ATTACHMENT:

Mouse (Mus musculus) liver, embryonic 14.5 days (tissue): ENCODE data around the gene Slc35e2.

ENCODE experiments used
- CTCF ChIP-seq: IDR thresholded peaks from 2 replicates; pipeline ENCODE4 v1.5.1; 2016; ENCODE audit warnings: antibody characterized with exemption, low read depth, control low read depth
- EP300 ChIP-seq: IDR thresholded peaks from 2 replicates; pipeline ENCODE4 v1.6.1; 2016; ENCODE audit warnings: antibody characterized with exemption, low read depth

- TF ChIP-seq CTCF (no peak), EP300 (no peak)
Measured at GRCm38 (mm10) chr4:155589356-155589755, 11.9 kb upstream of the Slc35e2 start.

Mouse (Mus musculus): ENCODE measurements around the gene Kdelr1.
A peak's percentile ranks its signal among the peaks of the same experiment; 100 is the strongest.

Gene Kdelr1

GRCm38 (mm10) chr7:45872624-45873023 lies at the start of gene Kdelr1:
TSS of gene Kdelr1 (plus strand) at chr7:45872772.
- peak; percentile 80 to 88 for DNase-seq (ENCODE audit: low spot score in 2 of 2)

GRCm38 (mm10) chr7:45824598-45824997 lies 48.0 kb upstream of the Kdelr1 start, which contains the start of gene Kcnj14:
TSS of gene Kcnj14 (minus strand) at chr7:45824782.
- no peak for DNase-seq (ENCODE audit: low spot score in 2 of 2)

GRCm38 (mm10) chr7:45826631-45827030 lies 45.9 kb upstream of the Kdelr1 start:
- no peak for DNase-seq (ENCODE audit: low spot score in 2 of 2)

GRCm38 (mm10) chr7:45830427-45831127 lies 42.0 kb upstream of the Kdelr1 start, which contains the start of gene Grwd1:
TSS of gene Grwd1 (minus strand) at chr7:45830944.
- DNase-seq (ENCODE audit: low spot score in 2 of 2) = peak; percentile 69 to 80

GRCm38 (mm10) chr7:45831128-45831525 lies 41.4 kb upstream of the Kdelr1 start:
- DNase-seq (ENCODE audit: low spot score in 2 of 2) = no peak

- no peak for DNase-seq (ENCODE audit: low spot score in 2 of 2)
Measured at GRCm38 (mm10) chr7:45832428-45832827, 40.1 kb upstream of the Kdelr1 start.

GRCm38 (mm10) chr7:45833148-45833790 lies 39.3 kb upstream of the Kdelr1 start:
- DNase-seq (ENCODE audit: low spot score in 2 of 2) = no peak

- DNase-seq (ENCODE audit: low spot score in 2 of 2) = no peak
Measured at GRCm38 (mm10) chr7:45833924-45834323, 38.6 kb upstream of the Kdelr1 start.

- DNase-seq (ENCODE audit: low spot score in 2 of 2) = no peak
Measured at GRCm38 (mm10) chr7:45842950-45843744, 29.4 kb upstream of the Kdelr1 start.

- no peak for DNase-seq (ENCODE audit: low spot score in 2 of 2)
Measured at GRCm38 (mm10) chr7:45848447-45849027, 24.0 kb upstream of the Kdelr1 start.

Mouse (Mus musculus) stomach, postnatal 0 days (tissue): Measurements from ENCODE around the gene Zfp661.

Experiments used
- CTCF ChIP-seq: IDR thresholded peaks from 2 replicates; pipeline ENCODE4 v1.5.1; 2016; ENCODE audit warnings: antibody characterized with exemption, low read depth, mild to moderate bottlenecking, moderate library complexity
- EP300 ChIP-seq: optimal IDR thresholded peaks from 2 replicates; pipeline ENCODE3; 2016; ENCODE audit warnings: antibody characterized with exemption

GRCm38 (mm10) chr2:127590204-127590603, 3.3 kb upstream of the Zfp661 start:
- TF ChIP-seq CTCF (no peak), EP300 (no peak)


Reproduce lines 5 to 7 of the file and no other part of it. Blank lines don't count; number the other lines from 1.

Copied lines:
- TF ChIP-seq CTCF (no peak), EP300 (no peak)
Measured at GRCm38 (mm10) chr4:155589356-155589755, 11.9 kb upstream of the Slc35e2 start.

Mouse (Mus musculus): ENCODE measurements around the gene Kdelr1.